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Chris Bolan
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President Obama expressly eschewed a policy objective of regime change and instead sought limited accommodation that would minimize the prospect of Iran developing a functional nuclear weapons program. Moreover, it's important to recognize that even if the Trump administration's ultimate goal is 'capitulation' or 'regime change', it would nonetheless benefit from an effective deterrence strategy aimed at preventing Iran from striking out in dangerous ways that would seriously damage US and allied interests. Sec State Baker's warnings to Saddam against employing WMD in advance of Desert Shield/Desert Storm are a classic case of employing deterrence even on the verge of war. Perhaps the Trump administration can muster such diplomatic competence and sophistication....but perhaps not.
Andrew Bacevich has a thought-provoking piece in Foreign Affairs today arguing for a restrained U.S. military strategy focused on defense and deterrence (rather than never-ending military operations & commitments) that also includes a call for "conscription-based reserves".
Sadly, despite the disastrous outcomes in Iraq and Afghanistan, neither US political leaders nor the Washington DC-based foreign policy community can admit to the limits of American power and influence. In this case, Russia's (local) geopolitical dominance virtually ensures Putin's ability to dominate the escalation ladder at every turn. And yet the insatiable need to appear 'tough' as 'leader of the free world' in order to bolster US 'credibility' (whatever that is or however it is measured) constantly demands further US action, deepening involvement, and increased investment in a contest we have little prospect of 'winning'. This unfortunately is this the state of much US foreign policy debate these days -- stand by for more of this dribble as the 2016 Presidential campaigns get into full swing. I hope the American public demands better.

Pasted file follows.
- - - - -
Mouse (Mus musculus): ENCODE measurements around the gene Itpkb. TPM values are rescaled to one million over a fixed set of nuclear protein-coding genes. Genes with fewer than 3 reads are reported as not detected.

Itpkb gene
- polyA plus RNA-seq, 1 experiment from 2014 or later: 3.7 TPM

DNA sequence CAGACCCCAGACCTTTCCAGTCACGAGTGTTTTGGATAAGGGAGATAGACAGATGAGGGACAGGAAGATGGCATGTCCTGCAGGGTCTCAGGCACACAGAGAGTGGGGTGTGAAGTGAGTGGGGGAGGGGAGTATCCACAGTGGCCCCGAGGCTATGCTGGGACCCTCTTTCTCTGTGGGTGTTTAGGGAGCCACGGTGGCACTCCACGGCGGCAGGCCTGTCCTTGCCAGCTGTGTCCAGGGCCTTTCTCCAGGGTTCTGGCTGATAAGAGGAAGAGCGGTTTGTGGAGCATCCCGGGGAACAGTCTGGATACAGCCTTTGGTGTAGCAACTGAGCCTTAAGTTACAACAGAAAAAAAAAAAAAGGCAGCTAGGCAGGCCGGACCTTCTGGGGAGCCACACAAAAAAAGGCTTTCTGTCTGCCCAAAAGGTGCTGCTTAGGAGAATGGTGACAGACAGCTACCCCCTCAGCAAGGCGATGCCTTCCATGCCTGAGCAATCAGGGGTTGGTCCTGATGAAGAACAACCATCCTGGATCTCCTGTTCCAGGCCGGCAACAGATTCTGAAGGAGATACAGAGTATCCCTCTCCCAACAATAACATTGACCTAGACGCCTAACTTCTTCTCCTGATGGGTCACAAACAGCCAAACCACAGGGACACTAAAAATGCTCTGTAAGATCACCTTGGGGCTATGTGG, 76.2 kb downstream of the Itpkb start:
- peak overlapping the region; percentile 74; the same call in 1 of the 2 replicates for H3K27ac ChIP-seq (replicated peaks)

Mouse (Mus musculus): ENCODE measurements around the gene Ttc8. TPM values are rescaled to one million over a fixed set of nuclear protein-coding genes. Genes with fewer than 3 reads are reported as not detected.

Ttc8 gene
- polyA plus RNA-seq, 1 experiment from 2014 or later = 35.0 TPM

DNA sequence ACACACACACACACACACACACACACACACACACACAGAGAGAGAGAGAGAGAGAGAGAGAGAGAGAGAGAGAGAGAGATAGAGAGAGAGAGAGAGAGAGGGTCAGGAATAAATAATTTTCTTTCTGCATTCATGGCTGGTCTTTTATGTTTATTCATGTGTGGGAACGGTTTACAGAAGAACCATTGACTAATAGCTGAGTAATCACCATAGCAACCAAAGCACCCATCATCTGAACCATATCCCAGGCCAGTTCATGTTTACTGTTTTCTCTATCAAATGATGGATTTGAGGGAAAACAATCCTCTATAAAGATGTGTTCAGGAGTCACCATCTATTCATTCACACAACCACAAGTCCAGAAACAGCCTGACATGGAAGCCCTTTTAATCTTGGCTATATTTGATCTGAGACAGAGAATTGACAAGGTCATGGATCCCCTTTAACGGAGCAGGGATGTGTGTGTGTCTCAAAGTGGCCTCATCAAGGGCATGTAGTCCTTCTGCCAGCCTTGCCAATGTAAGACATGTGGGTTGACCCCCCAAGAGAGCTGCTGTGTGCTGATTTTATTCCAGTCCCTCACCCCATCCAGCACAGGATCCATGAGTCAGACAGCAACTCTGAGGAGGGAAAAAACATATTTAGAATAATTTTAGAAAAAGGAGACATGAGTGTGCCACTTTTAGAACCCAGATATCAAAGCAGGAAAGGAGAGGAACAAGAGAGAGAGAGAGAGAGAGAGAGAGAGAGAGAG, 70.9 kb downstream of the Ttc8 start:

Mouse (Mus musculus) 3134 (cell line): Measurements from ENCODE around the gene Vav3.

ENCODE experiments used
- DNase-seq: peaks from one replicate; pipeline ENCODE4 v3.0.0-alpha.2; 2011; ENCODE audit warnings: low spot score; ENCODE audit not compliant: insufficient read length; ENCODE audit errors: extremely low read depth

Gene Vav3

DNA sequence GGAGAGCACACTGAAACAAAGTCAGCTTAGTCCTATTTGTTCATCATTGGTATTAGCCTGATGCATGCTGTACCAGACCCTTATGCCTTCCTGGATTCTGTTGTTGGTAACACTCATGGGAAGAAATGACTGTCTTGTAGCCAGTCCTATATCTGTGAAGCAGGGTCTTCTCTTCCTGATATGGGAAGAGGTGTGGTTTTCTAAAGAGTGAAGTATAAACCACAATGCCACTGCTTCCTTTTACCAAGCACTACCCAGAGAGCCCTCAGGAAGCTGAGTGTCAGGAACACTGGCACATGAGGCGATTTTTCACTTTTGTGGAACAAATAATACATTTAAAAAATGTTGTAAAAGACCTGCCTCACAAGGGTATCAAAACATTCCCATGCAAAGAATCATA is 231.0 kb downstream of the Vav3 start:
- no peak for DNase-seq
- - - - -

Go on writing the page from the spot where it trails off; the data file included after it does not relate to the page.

Yes, this in combination with ignorance of things 'foreign' is a recipe for ill-advised military adventures. See this poll indicating that the less Americans know about Ukraine, the more likely they are to support US intervention.
I think you are overestimating the potential for genuine public rage or 'massive civil disobedience' in the event of even unpopular military action. We have had an all volunteer military for decades now and the public no longer has 'skin in the game'.
Of course military strikes could be limited in terms of duration and/or scope, e.g., restricted to a particular target set such as WMD facilities, Command and Control, air defense sites, airfields, armored formations, etc. The problem as CJCS Dempsey has said in public forums is that such strikes are an act of war and the course of war, retaliation, escalation, etc., is inherently unpredictable. Once the US is committed there will be inevitable pressure to 'win', however victory is defined. The question always becomes 'what next' if the initial limited strikes either don't achieve the proclaimed objective or the targeted states manages an effective retaliation? I agree with you that in the case of Syria, no one has defined a strategic objective for military operations that is reasonable or attainable at an acceptable cost. The US military will be left 'holding the bag' for imposing order and stability, preventing sectarian bloodshed & retaliation, and restoring a functioning state in the aftermath of any military operation -- witness Iraq and Afghanistan.
Toto: The intent was not an explicit criticism of either of these operations. My primary purpose was to highlight the fact that this is not a new debate in terms of civil-military relations. Moreover, even in relatively 'successful' operations such as SFOR, the costs are nearly always greater than anticipated. I recall that in making the case for SFOR, President Clinton pledged that US forces would only be there for one year.